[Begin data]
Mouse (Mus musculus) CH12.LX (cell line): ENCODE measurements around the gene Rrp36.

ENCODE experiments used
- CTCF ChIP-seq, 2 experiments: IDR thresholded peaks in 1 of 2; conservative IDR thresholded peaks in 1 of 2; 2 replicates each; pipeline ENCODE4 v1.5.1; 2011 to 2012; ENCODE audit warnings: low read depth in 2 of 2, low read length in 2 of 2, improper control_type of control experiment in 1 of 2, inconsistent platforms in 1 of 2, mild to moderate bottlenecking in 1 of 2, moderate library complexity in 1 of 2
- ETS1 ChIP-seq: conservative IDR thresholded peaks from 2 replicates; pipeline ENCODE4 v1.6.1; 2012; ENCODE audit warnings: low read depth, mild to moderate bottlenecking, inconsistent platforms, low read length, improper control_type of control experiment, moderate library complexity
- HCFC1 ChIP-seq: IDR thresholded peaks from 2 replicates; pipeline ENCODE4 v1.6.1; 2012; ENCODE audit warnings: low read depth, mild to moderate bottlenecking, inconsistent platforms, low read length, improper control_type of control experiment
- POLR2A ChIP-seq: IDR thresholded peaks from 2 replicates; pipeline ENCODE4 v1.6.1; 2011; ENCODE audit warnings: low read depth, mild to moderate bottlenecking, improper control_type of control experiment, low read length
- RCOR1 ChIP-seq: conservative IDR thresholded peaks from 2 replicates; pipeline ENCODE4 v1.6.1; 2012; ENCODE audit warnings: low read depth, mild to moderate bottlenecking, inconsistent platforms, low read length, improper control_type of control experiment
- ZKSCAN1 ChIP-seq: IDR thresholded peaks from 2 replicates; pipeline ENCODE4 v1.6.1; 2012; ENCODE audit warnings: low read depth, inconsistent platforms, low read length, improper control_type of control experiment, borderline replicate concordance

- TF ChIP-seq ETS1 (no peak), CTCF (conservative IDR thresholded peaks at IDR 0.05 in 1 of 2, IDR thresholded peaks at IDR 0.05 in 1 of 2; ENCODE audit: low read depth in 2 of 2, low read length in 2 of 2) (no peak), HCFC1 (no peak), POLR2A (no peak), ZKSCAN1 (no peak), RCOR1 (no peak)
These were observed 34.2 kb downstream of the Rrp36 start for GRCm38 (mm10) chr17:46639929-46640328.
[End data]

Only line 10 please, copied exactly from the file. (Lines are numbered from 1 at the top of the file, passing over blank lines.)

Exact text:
These were observed 34.2 kb downstream of the Rrp36 start for GRCm38 (mm10) chr17:46639929-46640328.